Firearms are qualitatively different from earlier weapons because they release energy from combustible propellants such as gunpowder, rather than from a counter-weight or spring. This energy is released rapidly and can be replicated without much effort by the user; therefore early firearms such as the arquebus were much more powerful than human-powered weapons. Firearms became important and effective during the 16th century to 19th century, with progressive improvements in ignition mechanisms followed by revolutionary changes in ammunition handling and propellant. During the U. S. Civil War new applications of firearms including the machine gun and ironclad warship emerged that would still be recognizable and useful military weapons today in limited conflicts. In the 19th century warship propulsion changed from sail power to fossil fuel-powered steam engines. Since the mid-18th century North American French-Indian war through the beginning of the 20th century, human-powered weapons were reduced from the primary weaponry of the battlefield yielding to gunpowder-based weaponry.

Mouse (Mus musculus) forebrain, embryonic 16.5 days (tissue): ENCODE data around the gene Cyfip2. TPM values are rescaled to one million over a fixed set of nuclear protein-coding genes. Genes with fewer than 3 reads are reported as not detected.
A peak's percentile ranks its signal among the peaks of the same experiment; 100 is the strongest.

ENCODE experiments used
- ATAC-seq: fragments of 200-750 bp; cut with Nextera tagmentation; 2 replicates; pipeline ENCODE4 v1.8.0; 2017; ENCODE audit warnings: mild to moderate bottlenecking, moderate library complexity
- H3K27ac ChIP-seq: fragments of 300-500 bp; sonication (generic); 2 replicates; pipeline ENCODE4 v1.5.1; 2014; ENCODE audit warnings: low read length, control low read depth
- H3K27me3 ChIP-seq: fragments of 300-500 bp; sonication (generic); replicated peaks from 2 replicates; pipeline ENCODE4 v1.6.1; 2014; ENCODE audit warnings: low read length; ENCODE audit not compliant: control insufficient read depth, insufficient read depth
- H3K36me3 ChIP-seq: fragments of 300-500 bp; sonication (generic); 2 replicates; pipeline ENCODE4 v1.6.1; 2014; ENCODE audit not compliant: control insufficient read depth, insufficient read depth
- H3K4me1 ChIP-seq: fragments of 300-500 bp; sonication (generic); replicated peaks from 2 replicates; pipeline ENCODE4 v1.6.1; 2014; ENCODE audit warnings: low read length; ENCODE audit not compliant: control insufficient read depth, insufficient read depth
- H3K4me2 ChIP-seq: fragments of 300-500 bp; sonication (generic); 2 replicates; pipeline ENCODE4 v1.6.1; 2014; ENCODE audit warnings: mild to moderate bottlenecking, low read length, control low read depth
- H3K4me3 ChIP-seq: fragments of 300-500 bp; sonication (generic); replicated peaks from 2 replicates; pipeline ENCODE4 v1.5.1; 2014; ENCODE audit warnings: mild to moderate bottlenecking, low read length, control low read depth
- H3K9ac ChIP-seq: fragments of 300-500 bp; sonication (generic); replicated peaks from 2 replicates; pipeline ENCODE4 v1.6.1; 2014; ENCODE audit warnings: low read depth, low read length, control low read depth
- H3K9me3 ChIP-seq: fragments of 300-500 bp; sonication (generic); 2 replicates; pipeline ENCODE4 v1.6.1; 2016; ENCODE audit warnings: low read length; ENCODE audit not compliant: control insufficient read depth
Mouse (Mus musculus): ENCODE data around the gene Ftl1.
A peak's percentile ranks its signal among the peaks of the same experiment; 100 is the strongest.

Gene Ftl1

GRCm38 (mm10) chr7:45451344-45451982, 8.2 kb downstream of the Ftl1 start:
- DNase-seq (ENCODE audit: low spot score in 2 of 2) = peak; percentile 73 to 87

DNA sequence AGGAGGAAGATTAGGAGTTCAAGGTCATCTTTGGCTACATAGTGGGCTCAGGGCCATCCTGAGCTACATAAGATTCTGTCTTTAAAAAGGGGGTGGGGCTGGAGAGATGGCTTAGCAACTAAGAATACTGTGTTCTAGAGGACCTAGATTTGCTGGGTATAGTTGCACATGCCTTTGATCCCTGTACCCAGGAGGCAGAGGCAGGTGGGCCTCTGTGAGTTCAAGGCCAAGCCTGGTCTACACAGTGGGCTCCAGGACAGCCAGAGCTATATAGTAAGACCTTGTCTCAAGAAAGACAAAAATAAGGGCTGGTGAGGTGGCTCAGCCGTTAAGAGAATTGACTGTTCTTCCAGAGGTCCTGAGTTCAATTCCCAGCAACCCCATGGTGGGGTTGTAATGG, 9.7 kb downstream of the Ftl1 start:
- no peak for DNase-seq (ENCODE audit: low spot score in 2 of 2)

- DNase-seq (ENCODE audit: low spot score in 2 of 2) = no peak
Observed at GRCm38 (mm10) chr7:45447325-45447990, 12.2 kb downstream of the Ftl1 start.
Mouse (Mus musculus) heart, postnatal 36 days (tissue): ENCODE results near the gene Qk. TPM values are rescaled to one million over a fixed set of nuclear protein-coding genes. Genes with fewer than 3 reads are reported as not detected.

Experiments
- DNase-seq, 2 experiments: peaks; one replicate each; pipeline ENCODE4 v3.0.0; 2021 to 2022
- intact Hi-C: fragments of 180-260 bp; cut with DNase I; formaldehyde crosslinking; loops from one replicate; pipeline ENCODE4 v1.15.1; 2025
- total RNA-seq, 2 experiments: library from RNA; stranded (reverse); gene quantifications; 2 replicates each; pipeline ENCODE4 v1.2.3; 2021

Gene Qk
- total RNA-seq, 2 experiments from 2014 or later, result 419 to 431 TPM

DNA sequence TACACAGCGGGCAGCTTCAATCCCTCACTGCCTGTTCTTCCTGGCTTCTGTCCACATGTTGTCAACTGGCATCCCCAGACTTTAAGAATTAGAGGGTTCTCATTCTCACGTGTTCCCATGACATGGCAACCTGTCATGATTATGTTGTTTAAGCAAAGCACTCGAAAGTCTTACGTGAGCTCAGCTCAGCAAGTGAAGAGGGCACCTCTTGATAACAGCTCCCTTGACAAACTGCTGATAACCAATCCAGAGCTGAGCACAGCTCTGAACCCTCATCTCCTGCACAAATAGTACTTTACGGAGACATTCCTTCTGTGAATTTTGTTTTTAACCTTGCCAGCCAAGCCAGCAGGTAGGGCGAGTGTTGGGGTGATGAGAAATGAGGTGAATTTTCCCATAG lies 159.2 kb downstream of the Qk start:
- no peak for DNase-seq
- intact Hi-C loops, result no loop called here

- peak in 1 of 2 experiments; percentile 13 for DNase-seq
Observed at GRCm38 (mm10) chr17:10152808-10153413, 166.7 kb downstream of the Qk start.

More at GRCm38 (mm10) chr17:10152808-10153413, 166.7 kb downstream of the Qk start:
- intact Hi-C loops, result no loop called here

Sometimes referred to as the "Age of Rifles", this period was characterized by the development of firearms for infantry and cannons for support, as well as the beginnings of mechanized weapons such as the machine gun. Of particular note, Howitzers were able to destroy masonry fortresses and other fortifications, this single invention caused a Revolution in
National Register of Historic Places